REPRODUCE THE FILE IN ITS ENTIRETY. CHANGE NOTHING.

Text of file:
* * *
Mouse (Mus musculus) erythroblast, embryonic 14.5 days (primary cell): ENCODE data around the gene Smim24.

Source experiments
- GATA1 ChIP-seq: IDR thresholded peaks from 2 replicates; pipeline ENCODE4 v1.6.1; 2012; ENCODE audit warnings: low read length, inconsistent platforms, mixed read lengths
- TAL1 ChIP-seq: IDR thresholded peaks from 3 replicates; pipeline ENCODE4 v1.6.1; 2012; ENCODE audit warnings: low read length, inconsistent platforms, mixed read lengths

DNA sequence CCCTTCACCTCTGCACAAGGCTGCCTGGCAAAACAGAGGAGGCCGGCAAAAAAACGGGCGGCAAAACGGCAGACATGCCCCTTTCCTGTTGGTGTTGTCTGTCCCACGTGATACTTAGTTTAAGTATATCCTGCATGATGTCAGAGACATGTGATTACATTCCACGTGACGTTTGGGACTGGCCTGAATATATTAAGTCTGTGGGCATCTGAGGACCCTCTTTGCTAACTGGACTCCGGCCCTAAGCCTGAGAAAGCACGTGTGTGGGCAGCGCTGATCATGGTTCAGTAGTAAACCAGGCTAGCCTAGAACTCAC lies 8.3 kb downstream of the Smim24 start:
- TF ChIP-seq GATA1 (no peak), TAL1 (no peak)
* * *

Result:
Mouse (Mus musculus) erythroblast, embryonic 14.5 days (primary cell): ENCODE data around the gene Smim24.

Source experiments
- GATA1 ChIP-seq: IDR thresholded peaks from 2 replicates; pipeline ENCODE4 v1.6.1; 2012; ENCODE audit warnings: low read length, inconsistent platforms, mixed read lengths
- TAL1 ChIP-seq: IDR thresholded peaks from 3 replicates; pipeline ENCODE4 v1.6.1; 2012; ENCODE audit warnings: low read length, inconsistent platforms, mixed read lengths

DNA sequence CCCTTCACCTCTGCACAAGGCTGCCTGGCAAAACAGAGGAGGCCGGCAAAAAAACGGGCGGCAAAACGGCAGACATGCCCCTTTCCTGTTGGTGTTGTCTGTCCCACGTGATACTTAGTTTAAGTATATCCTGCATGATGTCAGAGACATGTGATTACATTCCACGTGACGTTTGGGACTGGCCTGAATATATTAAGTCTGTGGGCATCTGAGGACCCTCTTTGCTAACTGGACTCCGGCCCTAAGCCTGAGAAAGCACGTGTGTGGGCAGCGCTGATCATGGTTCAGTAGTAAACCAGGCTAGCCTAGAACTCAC lies 8.3 kb downstream of the Smim24 start:
- TF ChIP-seq GATA1 (no peak), TAL1 (no peak)